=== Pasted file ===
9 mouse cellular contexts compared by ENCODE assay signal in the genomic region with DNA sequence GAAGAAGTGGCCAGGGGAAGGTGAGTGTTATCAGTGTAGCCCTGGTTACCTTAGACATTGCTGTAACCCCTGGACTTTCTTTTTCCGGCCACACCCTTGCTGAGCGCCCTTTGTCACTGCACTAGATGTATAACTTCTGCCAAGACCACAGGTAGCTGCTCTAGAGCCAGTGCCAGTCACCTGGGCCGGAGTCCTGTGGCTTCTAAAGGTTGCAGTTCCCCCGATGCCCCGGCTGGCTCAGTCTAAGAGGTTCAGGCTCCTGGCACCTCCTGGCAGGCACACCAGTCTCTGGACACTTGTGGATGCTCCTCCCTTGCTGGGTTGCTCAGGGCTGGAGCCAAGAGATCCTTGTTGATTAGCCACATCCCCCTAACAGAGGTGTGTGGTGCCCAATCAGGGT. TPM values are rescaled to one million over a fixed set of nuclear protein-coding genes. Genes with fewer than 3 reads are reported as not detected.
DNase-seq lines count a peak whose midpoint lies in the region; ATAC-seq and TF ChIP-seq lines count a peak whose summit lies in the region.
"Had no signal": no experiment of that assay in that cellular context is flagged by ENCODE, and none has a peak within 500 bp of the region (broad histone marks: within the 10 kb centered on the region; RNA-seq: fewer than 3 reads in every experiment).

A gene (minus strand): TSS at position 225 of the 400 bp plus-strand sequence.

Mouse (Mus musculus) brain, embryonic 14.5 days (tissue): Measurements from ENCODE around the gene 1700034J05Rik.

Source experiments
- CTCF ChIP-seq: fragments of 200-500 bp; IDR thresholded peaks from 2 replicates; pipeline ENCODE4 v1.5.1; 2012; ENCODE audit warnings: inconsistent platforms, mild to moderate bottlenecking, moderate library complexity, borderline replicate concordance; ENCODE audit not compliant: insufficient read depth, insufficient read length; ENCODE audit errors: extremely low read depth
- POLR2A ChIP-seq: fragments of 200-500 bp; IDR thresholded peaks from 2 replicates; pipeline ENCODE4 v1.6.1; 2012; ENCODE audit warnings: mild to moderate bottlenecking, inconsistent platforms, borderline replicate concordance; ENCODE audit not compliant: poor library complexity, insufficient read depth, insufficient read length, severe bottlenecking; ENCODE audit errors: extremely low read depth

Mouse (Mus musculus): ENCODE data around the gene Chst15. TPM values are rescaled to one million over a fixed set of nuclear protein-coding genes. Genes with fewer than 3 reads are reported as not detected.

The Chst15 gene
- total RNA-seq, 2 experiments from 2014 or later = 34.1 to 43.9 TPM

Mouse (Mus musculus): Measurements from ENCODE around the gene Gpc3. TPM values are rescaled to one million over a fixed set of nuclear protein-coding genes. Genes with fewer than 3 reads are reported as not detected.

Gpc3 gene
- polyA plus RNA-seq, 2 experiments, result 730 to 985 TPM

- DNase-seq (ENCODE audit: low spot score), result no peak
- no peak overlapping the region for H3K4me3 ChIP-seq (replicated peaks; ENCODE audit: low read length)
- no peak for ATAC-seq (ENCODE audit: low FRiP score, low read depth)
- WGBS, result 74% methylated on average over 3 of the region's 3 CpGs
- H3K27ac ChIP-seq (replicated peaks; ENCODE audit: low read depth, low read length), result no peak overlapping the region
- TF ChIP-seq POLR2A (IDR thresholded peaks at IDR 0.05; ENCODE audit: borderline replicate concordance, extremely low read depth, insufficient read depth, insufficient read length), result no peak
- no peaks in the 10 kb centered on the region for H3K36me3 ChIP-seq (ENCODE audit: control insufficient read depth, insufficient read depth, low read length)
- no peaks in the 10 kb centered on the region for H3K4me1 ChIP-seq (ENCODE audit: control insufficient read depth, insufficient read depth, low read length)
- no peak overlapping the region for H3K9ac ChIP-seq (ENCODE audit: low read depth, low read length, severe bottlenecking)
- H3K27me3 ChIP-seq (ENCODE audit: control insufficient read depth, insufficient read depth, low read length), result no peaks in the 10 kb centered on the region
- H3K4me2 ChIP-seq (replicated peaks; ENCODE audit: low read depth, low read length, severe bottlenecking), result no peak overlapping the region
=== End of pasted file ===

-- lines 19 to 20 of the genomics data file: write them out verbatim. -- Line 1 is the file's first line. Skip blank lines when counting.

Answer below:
- H3K27ac ChIP-seq (replicated peaks; ENCODE audit: low read depth, low read length), result no peak overlapping the region
- TF ChIP-seq POLR2A (IDR thresholded peaks at IDR 0.05; ENCODE audit: borderline replicate concordance, extremely low read depth, insufficient read depth, insufficient read length), result no peak